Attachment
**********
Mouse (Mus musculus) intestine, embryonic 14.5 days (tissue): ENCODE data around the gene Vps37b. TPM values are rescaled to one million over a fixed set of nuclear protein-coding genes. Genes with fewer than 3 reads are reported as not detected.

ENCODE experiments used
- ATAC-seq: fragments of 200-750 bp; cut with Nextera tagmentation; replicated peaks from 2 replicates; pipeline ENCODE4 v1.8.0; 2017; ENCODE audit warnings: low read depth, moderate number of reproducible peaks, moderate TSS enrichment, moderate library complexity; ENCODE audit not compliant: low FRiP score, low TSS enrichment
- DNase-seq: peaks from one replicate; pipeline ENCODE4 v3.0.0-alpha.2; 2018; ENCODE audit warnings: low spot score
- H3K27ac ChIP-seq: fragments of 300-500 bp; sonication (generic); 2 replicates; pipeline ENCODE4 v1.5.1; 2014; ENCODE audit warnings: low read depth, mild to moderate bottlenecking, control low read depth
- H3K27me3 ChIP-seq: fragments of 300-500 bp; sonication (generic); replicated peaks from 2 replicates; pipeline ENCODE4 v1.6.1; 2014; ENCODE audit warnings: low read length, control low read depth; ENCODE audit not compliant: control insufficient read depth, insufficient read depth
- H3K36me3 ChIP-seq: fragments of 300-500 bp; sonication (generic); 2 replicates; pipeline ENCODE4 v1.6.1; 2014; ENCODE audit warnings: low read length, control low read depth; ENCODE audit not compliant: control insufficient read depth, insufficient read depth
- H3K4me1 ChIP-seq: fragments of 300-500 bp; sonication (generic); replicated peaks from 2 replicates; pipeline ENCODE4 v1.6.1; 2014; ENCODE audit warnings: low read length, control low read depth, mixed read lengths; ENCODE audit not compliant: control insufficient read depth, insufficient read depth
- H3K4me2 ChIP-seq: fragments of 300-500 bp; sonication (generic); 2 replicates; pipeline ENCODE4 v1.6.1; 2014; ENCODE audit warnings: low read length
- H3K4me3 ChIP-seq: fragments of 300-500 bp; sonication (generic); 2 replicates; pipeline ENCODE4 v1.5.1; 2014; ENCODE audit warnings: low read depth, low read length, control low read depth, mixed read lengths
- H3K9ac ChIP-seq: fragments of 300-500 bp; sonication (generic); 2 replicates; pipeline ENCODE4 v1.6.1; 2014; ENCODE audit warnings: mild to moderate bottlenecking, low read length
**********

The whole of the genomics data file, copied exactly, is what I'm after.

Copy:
Mouse (Mus musculus) intestine, embryonic 14.5 days (tissue): ENCODE data around the gene Vps37b. TPM values are rescaled to one million over a fixed set of nuclear protein-coding genes. Genes with fewer than 3 reads are reported as not detected.

ENCODE experiments used
- ATAC-seq: fragments of 200-750 bp; cut with Nextera tagmentation; replicated peaks from 2 replicates; pipeline ENCODE4 v1.8.0; 2017; ENCODE audit warnings: low read depth, moderate number of reproducible peaks, moderate TSS enrichment, moderate library complexity; ENCODE audit not compliant: low FRiP score, low TSS enrichment
- DNase-seq: peaks from one replicate; pipeline ENCODE4 v3.0.0-alpha.2; 2018; ENCODE audit warnings: low spot score
- H3K27ac ChIP-seq: fragments of 300-500 bp; sonication (generic); 2 replicates; pipeline ENCODE4 v1.5.1; 2014; ENCODE audit warnings: low read depth, mild to moderate bottlenecking, control low read depth
- H3K27me3 ChIP-seq: fragments of 300-500 bp; sonication (generic); replicated peaks from 2 replicates; pipeline ENCODE4 v1.6.1; 2014; ENCODE audit warnings: low read length, control low read depth; ENCODE audit not compliant: control insufficient read depth, insufficient read depth
- H3K36me3 ChIP-seq: fragments of 300-500 bp; sonication (generic); 2 replicates; pipeline ENCODE4 v1.6.1; 2014; ENCODE audit warnings: low read length, control low read depth; ENCODE audit not compliant: control insufficient read depth, insufficient read depth
- H3K4me1 ChIP-seq: fragments of 300-500 bp; sonication (generic); replicated peaks from 2 replicates; pipeline ENCODE4 v1.6.1; 2014; ENCODE audit warnings: low read length, control low read depth, mixed read lengths; ENCODE audit not compliant: control insufficient read depth, insufficient read depth
- H3K4me2 ChIP-seq: fragments of 300-500 bp; sonication (generic); 2 replicates; pipeline ENCODE4 v1.6.1; 2014; ENCODE audit warnings: low read length
- H3K4me3 ChIP-seq: fragments of 300-500 bp; sonication (generic); 2 replicates; pipeline ENCODE4 v1.5.1; 2014; ENCODE audit warnings: low read depth, low read length, control low read depth, mixed read lengths
- H3K9ac ChIP-seq: fragments of 300-500 bp; sonication (generic); 2 replicates; pipeline ENCODE4 v1.6.1; 2014; ENCODE audit warnings: mild to moderate bottlenecking, low read length